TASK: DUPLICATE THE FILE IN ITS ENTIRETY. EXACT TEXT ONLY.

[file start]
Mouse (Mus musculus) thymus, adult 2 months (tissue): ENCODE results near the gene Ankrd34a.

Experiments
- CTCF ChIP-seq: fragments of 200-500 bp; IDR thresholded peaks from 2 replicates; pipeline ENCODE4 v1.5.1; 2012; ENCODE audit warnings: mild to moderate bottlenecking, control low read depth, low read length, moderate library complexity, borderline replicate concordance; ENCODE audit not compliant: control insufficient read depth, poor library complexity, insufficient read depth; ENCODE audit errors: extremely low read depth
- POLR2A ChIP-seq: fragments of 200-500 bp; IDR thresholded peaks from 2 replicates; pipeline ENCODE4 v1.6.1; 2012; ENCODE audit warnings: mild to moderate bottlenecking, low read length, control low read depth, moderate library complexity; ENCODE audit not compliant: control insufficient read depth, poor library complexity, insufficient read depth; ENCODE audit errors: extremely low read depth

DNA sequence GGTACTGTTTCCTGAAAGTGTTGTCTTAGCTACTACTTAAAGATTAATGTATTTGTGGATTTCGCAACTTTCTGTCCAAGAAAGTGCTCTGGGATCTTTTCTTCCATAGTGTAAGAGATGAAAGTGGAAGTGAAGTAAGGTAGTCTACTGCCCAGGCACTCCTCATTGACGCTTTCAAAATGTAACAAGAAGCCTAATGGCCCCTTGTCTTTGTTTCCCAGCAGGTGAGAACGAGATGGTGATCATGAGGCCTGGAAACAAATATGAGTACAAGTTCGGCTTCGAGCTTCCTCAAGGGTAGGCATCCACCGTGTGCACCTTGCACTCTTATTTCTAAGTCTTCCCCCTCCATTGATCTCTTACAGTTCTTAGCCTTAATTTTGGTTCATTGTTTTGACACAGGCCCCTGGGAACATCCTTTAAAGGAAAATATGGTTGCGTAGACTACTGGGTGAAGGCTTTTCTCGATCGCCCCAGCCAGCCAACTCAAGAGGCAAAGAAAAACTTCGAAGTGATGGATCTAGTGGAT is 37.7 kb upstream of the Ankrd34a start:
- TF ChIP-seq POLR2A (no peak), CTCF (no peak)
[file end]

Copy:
Mouse (Mus musculus) thymus, adult 2 months (tissue): ENCODE results near the gene Ankrd34a.

Experiments
- CTCF ChIP-seq: fragments of 200-500 bp; IDR thresholded peaks from 2 replicates; pipeline ENCODE4 v1.5.1; 2012; ENCODE audit warnings: mild to moderate bottlenecking, control low read depth, low read length, moderate library complexity, borderline replicate concordance; ENCODE audit not compliant: control insufficient read depth, poor library complexity, insufficient read depth; ENCODE audit errors: extremely low read depth
- POLR2A ChIP-seq: fragments of 200-500 bp; IDR thresholded peaks from 2 replicates; pipeline ENCODE4 v1.6.1; 2012; ENCODE audit warnings: mild to moderate bottlenecking, low read length, control low read depth, moderate library complexity; ENCODE audit not compliant: control insufficient read depth, poor library complexity, insufficient read depth; ENCODE audit errors: extremely low read depth

DNA sequence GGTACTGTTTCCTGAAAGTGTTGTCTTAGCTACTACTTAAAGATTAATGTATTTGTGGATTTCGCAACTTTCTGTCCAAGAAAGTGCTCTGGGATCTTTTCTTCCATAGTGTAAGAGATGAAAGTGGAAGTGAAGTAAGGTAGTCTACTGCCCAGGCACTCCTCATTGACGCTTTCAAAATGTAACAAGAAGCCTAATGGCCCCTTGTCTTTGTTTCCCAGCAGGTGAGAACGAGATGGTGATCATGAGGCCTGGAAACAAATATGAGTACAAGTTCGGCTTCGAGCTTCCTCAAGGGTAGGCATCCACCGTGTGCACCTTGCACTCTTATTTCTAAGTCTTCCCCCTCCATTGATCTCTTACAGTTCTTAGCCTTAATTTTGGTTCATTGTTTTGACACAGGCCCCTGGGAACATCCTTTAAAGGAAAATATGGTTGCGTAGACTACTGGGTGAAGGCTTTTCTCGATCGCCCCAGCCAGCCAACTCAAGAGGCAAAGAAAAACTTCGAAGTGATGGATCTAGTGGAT is 37.7 kb upstream of the Ankrd34a start:
- TF ChIP-seq POLR2A (no peak), CTCF (no peak)